Turkey Smoked on a Traeger is one of my favorite ways to cook turkey. Come check out my tried and true method along with my 8 pro tips for the best smoked turkey!

Easy Smoked Chicken is a great summer meal. The chicken turns out incredibly flavorful, tender and juicy. Perfect for BBQs or any time you want to cook a whole chicken but want to do something a little different than traditional roasting.

Buffalo Chicken Cobb Salad is a fun twist on the classic Cobb salad. This recipe features buffalo grilled chicken, celery, blue cheese and blue cheese dressing paired with classic ingredients like lettuce, egg, and avocado.

Have you ever made smoked pulled pork?

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The Best Smoked Pork Shoulder

The Best Smoked Pork Shoulder

Yield: serves 8 - 10
Brine Time: 1 day
Smoke Time: 12 hours
Rest Time: 1 hour
Total Time: 1 day 13 hours

Smoked Pork Shoulder is a classic summertime BBQ recipe. Come check out my tried and true method for making Traeger Smoked Pulled Pork along with my 9 pro tips for the best smoked pork – I’m including my favorite pork shoulder brine and pulled pork rub.

Ingredients

Apple Cider Pork Shoulder Brine

  • 1 quart Hot Water
  • 1 cup Kosher Salt
  • 1/4 cup Brown Sugar
  • 2 tablespoons Peppercorn
  • 2 quarts Apple Cider
  • 3 quarts Cold Water
  • 1/4 cup Worcestershire Sauce
  • 1/4 cup Apple Cider Vinegar

For the Pork

  • 8 1/2 pound Pork roast
  • 1/4 -1/2 cup Pork Rub

Instructions

To Prepare the Apple Cider Pork Brine and brine the pork

  1. In container large enough to fit the pork shoulder covered with the brine, combine the hot water, salt, brown sugar, and peppercorn.
  2. Stir the ingredients until completely dissolved.
  3. Add the cold apple cider, cold water, Worcestershire sauce, and apple cider vinegar. Stir until combined.
  4. Let sit at room temperature and trim any excessive fat from the outside of the pork shoulder. Discard the excess fat.
  5. Score the pork by cutting a 4 line by 4 line tic tac toe pattern on both sides of the pork.
  6. Place the pork in the brine, cover, and refrigerate for 24 hours.

NOTE: if decreasing the brine, you need to decrease all of the ingredients in the same proportion, not just the liquids otherwise it will be incredibly salty.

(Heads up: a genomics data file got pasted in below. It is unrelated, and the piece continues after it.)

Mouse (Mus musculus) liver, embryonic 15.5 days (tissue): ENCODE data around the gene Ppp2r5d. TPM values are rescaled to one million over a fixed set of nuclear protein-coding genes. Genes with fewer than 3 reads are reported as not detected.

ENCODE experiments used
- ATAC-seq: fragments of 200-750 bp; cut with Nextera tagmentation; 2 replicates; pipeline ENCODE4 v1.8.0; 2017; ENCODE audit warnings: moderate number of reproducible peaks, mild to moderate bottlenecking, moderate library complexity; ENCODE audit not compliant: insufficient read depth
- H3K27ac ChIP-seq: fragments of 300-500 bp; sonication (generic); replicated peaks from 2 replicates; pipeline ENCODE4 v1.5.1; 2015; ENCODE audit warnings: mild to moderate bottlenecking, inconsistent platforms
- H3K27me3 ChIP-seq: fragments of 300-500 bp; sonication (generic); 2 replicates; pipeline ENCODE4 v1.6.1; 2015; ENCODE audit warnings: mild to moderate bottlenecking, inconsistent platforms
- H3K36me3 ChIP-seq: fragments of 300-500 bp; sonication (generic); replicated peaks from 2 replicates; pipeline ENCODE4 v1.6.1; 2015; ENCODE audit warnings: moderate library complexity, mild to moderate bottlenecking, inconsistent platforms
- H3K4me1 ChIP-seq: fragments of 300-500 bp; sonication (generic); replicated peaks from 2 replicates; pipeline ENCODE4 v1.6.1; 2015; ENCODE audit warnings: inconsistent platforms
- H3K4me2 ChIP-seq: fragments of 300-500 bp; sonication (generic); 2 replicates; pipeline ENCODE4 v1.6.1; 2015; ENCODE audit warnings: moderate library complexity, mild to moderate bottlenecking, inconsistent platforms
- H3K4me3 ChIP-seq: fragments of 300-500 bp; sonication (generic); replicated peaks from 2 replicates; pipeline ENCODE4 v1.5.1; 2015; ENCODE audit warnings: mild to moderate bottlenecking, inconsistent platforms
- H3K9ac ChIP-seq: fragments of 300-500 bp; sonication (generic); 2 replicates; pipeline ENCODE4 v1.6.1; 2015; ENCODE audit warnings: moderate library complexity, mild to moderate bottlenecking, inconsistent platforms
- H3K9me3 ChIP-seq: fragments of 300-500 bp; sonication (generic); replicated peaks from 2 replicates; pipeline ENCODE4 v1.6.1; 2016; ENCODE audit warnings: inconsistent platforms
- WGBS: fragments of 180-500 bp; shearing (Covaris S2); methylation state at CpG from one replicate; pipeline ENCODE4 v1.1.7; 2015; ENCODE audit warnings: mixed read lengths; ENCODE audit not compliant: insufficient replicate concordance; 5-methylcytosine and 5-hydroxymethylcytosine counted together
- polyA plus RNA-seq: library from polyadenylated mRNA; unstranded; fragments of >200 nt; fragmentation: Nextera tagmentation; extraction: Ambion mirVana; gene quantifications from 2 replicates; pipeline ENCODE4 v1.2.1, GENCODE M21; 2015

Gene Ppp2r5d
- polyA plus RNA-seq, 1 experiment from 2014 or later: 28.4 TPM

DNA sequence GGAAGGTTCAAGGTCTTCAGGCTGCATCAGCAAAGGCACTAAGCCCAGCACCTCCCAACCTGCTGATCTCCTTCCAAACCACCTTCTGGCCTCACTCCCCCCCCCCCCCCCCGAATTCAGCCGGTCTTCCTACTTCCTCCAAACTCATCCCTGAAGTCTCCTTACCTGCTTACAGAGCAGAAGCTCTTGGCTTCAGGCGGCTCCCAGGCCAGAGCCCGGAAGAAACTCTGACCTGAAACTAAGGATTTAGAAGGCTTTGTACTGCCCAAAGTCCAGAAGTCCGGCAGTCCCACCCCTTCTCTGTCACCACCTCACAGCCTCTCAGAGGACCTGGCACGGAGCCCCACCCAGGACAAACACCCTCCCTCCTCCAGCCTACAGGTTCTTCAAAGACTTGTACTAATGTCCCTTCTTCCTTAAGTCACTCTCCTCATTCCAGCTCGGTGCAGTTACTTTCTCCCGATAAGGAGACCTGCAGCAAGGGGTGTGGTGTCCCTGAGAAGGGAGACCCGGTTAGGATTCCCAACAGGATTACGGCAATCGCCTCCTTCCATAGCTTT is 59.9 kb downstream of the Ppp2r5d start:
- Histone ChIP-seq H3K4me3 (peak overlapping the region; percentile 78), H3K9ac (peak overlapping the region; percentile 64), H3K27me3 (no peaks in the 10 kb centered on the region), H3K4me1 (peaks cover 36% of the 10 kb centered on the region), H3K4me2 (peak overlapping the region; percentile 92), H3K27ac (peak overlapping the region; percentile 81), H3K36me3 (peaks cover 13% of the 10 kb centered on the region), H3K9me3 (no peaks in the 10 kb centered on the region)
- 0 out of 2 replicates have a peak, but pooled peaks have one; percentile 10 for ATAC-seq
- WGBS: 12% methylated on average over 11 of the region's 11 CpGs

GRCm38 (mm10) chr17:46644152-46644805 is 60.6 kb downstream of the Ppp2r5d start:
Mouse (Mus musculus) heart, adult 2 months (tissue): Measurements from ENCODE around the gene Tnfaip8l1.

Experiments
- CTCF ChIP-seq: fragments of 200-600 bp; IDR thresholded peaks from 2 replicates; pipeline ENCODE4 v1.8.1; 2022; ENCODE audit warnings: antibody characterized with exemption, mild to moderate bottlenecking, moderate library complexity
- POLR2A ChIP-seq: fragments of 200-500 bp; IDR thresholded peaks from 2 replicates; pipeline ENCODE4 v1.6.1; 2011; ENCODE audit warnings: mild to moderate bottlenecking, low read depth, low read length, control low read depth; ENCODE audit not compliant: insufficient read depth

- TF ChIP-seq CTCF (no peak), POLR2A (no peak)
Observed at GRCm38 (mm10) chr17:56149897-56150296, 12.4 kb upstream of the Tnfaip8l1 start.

To Prep the Pork Shoulder for Smoking

  1. Remove the pork from the brine.
  2. Discard the brine and rinse the pork all over with cool water. Pat dry.
  3. Place the pork shoulder on a large baking sheet and pat dry with paper towel.
  4. Rub the pork rub all over the meat on all sides, using more if needed to evenly cover the meat, or if you prefer more.
  5. Place the pork on the baking sheet in the refrigerator and let chill for at least 2 hours or up to 24 hours (I prefer 24 hours).

To Smoke the Pork

  1. Prepare your smoker to a low heat setting.
  2. On our Traeger, we use the "smoke" setting (around 150-160 degrees F) and we either use Oak, Hickory, Apple, or a blend of pellets for our wood.
  3. Transfer the pork to the smoker.
  4. Insert the probe of a digital meat thermometer that is safe for BBQing into the thickest part of the meat - make sure to avoid large fat deposits and the bone as they will cook hotter than surrounding meat and give false high readings on the thermometer.
  5. Smoke on 150-160 degrees F for 4 hours.
  6. After 4 hours, Increase the temperature to 275 degrees F and continue to cook until the the meat thermometer registers 210-215 degrees F. Approximately 6-8 hours.
  7. When the pork has reached 210-215, remove from the smoker and transfer to a clean baking sheet.
  8. Power down the smoker according to manufacturer instructions.
  9. Allow the pork to cool for 30 - 60 minutes, or until cool enough to handle.
  10. Shred with two large forks or a pair of shredder claws.

Notes

To decrease cook time, you can bring the pork out of the fridge and allow it to sit on a baking sheet at room temperature for approximately an hour. The starting point for the meat won't be as cold as the refrigerator temperature and it will decrease the cooking time a tad.

The final cooking time also depends on the size of your pork shoulder, but you can expect it to take anywhere from 10-14 hours. If your pork shoulder is unusually large or unusually small, that will result in a cook time that is different from my general guidelines.

If you aren't able to start your shoulder early enough to get it done in time for your meal, you may consider cutting it into 2 smaller pieces or cooking it the day before and reheating it when you plan to serve it.

PRO TIPS FOR THE BEST PULLED PORK

Trim Excess Fat: Removing large chunks of fat prior to cooking will allow more surface area for the smoke to penetrate the meat.

Brining a pork shoulder helps the meat to retain moisture that is often lost when meat is exposed to long cook times.